Politics is a tough game. Sometimes a campaign team can in their eagerness go a little over the line of fair play. Like a football player who takes an unnecessary roughness penalty, it’s a little stupid but usually understandable in the heat of battle. Many think the Norton campaign did cross a line in that ad and I tend to agree – a little bit. BUT…that’s one ad out of many, it’s one issue out of many, and it’s hardly disqualifying for a Senate candidate to play hardball, especially when her opponent’s supporters are spending $1.5 million through 501©(3) organizations attacking her.
Thus, on the four major repeated claims I hear against Jane Norton and her campaign, I find three of them without basis and one of them overstated in implication and importance.
One last thing: I echo the Denver Post’s conclusion that Jane is well prepared on a wide range of issues. The Denver Post’s Editorial Board found the differences bigger than I did, in favor of Jane Norton, though I fully appreciate why many if not most Colorado Republicans have no interest in or respect for the Denver Post’s opinion. Norton is without a doubt (in my mind), smart, thoughtful, and ready to be an effective Senator. (I admit I do like Buck’s position on Afghanistan better than Jane’s. I do not support Jane’s idea of “doubling down” in Afghanistan. Republicans don’t need to sound like the toughest, most aggressive guys on the block to project strength. On the other hand, I dislike Ken Buck’s support of “hate crimes” laws.)
Therefore, after honestly reconsidering my endorsement of Jane Norton, after giving real thought to the criticisms of her and her campaign posed by thoughtful friends and readers of these pages, and despite the fact that I’m in the minority among some of my close political friends, I stand by my endorsement of Jane Norton as the best candidate for US Senate for Colorado for Republicans, conservatives, and, dare I say it, libertarians.
Ken Buck is not a bad guy. His error in the Golyansky situation was a big one, but not disqualifying in my book. If he wins the primary, I’ll gladly work to help him win the general election. But I think he’ll be a much easier target for Michael “Who?” Bennet and the Democrats to demonize than Norton will.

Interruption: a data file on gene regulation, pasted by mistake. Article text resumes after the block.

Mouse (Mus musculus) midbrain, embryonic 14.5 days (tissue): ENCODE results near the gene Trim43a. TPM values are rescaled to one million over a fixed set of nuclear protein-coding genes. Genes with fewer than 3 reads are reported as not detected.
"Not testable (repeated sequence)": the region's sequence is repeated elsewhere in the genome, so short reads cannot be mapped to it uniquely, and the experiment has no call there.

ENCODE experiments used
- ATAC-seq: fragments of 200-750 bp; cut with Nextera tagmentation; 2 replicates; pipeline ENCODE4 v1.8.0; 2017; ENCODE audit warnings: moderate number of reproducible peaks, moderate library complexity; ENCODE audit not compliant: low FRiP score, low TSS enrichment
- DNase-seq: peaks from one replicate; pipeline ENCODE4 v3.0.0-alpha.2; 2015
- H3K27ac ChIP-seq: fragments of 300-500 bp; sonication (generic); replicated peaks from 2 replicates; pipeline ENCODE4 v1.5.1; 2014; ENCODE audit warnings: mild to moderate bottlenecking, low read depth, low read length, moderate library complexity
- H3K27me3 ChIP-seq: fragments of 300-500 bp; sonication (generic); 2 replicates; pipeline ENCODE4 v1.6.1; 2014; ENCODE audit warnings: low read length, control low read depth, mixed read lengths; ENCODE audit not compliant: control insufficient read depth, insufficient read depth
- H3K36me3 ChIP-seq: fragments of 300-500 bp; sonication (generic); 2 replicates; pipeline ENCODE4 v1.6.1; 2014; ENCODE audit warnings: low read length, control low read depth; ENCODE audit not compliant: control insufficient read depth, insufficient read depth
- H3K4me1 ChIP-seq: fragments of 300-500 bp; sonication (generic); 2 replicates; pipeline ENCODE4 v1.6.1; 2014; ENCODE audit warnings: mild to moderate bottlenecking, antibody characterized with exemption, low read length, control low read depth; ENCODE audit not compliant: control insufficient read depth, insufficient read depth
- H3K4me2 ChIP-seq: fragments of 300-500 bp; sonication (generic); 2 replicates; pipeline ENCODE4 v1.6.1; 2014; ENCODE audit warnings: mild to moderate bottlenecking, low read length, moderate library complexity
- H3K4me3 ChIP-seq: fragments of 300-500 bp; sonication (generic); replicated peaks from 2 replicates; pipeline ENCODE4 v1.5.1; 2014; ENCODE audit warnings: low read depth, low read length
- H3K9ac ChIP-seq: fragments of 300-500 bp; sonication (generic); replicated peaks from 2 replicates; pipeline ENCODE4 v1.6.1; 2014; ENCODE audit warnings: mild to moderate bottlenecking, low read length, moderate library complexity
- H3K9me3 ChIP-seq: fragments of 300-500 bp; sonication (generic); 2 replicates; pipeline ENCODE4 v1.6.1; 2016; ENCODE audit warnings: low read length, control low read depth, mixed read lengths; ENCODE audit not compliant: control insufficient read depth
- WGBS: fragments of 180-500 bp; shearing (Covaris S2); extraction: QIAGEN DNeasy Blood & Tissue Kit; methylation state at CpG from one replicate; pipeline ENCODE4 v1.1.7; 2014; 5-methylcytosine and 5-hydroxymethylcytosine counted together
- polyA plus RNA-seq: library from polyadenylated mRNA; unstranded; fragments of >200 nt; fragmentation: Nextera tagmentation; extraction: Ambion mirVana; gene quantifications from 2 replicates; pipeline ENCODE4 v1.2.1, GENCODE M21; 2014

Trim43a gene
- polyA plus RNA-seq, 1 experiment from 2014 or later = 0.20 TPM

Given that Norton and Buck have fairly similar policy positions, that Norton is at least as well versed on issues, and critically that Norton is more electable (a factor I’d only consider if the candidate were just as good as the other candidate), it’s clear to me that Jane Norton is the better choice in our upcoming Republican primary.
With that, I encourage you, dear reader, to vote for Jane Norton for US Senate.
All that said, I’m going to spend much more time from now on looking at the governor’s race. I’ve said enough about the Senate race, particularly given that Ken Buck is a lot better than Dan Maes.
H/T Rick Sokol
The issue of why American Jews persistently vote liberal/Democrat is a recurrent topic on these pages. Along those lines, may I suggest you read this article by Ben Shapiro over at Townhall.com:
(Note: It has come to my attention that excellent Denver Post writer David Harsanyi has recently written an article along the same vein as this one. I didn’t know it when I started writing this and haven’t read it at the time of writing this. To the extent that our thoughts are similar, it’s a case of great minds thinking alike, or at least my mind and David’s. Perhaps it’s not all that surprising given our several important similarities, though I do hope I can be as good a writer as he is one day.)
The Tea Party movement and related-in-spirit organizations like 9/12 groups represent the most powerful and most truly American political uprisings in modern American history. I can imagine, since I’m not quite old enough to know firsthand, that the spirit of throwing off tyranny, the spirit of anger against a government filled with people who believe that the people work for them and that our rights come from them rather than the other way around, has at least some threads in common with Samuel Adams, Thomas Paine, James Madison, and Thomas Jefferson.
That’s why I’m a strong supporter of the Tea Party movement and consider myself a bit of an activist (mostly through my writing and my pro-liberty radio show), even though I don’t consider myself a Tea Party organizer because I simply don’t have the “bandwidth” to do the remarkable organizing work that many of my friends do.
But any movement, pro-liberty, revolutionary, or otherwise, even if motivated by the purest of principles, will make at least a few mistakes. Especially a young movement such as ours. Some mistakes will be inconsequential, and some much more serious, bordering on disastrous.